9. It;s quite sweet to described used items as pre-loved. Things I would want to sell would have to be described as pre-hated I suppose

  10. Stan says:

    Fran: It’s certainly much more subjective. But I have to say I’ve become rather attached to some of the carpets I’ve known.

    Claude: I agree, second-hand books conjures up only happy memories and associations for me. I spend far more time in second-hand bookshops than new bookshops, and I’ve found strange and wonderful notes and objects in second-hand books. Not that I have anything against new books! But they don’t offer the same kind of idiosyncratic history.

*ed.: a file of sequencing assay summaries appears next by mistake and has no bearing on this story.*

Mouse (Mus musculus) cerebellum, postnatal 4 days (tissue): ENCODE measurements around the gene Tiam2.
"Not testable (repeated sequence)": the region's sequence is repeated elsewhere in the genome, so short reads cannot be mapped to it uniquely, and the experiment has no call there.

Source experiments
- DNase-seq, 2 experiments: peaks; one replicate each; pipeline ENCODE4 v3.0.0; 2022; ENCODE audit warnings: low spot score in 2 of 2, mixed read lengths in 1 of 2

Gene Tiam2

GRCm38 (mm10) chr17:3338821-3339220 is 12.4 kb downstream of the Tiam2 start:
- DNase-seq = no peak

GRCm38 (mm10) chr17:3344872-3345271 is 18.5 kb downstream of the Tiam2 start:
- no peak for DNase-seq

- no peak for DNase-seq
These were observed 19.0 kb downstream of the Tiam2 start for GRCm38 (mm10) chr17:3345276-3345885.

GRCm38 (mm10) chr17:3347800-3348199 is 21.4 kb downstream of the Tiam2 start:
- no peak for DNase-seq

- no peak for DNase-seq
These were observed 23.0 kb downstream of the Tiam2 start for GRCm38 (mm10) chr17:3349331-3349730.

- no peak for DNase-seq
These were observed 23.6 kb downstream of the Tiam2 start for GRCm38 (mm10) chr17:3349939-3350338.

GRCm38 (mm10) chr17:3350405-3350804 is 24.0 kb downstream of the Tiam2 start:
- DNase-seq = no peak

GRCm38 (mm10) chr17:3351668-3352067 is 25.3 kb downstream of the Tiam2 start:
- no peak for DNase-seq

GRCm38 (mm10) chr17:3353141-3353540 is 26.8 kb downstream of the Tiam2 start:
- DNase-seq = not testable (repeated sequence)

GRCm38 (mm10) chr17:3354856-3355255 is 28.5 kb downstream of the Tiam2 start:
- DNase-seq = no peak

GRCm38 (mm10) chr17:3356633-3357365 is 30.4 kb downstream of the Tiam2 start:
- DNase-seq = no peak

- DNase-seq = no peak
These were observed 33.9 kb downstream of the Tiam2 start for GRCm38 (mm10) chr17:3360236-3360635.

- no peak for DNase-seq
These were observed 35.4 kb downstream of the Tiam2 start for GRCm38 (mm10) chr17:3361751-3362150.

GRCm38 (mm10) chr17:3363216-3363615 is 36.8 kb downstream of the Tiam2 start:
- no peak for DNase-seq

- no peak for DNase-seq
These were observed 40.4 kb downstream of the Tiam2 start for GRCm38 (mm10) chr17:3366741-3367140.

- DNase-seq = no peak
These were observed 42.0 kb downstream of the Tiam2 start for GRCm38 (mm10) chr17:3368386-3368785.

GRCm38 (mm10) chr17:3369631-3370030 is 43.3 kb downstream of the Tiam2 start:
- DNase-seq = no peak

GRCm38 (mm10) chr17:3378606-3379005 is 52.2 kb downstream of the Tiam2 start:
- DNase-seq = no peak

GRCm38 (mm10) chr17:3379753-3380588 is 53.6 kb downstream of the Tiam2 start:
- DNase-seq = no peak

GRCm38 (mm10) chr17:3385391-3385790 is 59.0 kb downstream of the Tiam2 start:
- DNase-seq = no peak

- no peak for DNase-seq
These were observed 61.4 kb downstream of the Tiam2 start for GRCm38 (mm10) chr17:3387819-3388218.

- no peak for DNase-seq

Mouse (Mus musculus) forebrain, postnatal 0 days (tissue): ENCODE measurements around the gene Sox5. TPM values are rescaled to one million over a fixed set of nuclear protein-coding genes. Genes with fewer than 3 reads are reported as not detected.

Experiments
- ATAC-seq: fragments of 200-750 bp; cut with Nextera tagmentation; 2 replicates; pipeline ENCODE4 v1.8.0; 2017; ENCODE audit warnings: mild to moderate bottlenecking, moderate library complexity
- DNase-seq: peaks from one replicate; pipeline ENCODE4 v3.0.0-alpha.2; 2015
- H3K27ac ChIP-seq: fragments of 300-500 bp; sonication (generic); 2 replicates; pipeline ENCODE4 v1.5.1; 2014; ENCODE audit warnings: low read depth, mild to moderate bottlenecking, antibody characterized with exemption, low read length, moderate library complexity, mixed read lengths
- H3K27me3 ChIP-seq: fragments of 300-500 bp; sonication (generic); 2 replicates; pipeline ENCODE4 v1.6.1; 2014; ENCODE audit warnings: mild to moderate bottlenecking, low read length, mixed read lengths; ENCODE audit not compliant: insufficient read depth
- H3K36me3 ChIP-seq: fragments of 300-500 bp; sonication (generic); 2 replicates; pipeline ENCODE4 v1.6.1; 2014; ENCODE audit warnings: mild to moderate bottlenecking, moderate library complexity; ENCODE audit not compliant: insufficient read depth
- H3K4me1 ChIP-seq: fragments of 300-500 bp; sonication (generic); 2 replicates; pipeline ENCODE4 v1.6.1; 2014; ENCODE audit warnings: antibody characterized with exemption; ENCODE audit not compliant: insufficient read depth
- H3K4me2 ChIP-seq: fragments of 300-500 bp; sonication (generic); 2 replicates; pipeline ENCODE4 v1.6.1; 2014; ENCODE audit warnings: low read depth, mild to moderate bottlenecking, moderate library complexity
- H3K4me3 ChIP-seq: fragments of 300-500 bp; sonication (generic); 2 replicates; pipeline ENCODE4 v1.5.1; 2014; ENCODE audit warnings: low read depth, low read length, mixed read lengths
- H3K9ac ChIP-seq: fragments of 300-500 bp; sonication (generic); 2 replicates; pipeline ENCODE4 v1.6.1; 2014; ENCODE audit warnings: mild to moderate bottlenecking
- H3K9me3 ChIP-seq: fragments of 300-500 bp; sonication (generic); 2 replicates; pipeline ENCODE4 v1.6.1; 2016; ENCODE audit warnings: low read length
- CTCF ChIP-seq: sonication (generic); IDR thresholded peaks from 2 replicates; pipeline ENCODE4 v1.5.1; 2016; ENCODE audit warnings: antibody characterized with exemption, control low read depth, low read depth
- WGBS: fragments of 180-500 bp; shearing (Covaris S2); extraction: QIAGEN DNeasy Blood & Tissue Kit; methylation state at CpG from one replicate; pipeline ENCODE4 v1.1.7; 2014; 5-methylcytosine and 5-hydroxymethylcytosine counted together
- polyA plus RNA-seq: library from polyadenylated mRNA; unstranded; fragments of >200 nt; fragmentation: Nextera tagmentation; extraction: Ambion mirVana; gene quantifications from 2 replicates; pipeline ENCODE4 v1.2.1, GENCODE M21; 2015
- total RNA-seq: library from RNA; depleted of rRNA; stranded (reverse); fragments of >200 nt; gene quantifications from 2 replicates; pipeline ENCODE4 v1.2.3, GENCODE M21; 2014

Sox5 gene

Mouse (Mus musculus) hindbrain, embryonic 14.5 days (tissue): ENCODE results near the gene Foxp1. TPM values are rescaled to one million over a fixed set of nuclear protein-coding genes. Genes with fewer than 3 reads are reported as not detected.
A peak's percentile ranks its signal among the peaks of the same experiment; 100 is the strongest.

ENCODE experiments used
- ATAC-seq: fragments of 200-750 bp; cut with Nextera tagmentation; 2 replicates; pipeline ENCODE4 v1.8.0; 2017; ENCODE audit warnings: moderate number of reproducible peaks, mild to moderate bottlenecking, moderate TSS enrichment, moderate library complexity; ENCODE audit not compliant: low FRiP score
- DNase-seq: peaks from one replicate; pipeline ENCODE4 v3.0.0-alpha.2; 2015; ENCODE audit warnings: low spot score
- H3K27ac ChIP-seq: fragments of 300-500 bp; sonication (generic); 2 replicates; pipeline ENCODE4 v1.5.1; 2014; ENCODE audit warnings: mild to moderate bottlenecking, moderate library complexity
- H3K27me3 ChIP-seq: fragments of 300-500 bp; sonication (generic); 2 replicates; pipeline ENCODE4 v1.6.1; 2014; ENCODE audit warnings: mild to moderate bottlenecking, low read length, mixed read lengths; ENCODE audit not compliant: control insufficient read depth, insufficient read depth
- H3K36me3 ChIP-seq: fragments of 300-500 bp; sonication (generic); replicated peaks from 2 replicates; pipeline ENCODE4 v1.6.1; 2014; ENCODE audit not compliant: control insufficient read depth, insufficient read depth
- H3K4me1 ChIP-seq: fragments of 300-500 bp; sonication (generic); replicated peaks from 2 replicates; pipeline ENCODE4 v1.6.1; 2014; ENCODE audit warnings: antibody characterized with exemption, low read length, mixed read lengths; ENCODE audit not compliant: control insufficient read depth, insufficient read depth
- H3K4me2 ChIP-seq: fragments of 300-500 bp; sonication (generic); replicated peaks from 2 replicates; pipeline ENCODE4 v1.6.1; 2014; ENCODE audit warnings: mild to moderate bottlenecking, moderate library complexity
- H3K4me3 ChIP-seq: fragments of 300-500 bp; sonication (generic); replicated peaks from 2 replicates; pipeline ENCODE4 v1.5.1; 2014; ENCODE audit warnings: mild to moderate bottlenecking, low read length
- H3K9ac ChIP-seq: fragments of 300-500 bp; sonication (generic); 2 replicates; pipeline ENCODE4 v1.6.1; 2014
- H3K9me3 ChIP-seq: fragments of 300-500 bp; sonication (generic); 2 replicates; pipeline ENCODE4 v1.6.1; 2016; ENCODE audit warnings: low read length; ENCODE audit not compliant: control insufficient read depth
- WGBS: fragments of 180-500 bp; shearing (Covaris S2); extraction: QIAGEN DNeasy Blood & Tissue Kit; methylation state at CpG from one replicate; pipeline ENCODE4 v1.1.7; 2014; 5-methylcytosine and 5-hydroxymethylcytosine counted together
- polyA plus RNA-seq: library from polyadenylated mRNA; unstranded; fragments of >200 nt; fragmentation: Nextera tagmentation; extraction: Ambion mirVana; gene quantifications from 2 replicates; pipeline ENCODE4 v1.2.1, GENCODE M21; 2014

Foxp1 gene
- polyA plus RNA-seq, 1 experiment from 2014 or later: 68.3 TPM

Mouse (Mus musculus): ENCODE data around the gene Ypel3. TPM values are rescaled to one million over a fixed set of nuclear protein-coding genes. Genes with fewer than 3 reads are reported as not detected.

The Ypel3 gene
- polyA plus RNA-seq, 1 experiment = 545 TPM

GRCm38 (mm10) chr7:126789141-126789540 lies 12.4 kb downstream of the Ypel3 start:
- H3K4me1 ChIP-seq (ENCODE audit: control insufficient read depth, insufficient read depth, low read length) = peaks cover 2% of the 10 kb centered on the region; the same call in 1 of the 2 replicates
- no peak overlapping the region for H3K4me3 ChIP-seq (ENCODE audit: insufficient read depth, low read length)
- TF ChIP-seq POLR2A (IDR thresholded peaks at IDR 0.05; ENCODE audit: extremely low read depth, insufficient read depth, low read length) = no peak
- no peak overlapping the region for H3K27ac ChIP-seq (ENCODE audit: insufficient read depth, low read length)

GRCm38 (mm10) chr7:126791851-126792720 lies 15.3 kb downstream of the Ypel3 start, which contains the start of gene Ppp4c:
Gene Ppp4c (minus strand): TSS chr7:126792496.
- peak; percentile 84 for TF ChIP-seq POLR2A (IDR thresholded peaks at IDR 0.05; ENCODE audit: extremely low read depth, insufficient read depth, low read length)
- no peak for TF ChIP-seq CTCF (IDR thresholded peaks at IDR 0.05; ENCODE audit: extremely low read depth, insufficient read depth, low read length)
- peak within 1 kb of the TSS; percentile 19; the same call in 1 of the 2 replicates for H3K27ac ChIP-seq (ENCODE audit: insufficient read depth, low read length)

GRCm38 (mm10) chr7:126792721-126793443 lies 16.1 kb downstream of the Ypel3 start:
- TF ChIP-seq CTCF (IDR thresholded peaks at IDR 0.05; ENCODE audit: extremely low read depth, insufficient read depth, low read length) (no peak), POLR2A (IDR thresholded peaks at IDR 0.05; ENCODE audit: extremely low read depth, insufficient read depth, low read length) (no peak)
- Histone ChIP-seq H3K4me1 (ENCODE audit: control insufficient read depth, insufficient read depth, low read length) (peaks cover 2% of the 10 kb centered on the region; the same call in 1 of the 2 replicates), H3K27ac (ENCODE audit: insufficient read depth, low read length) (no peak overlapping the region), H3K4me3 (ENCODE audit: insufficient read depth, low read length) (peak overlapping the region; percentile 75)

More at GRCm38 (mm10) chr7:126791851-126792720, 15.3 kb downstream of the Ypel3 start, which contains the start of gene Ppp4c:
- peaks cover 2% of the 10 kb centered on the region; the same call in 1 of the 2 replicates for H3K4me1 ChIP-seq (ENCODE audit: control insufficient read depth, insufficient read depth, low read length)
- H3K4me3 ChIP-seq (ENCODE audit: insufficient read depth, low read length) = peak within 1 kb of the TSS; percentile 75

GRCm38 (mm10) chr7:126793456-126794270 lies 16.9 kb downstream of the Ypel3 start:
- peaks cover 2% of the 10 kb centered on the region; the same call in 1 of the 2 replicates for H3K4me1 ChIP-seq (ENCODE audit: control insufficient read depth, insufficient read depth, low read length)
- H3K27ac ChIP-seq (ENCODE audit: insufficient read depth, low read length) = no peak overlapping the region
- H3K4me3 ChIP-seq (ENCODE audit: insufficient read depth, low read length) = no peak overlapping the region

Jams: I suppose pre-loved can be sweet sometimes, but it would have to be sincere; I’m sure the phrase is often used disingenuously.

  11. Helen says:

    Stan, what a funny post! The comment by wisewebwoman reminds me of a quote (origin lost to me) “I loved you long, loved you well before loving you no more” – does that sound like “pre-loving”? I agree Stan – bring back second-hand.

  12. Stan says:

    Helen: I suppose it does sound like pre-loved, but I won’t be adopting the usage! Second-hand is frank and factual – if we allow its extension to third hands and more – whereas pre-loved presumes too much for my liking, and is just too silly and sales-talky.

  13. […] Economist’s language blog, Johnson, noticed incent, the verb form of incentive, while Stan Carey mused over preloved euphemisms.  Word Spy spotted omega male, “the man who is least likely to take on a dominant role in a […]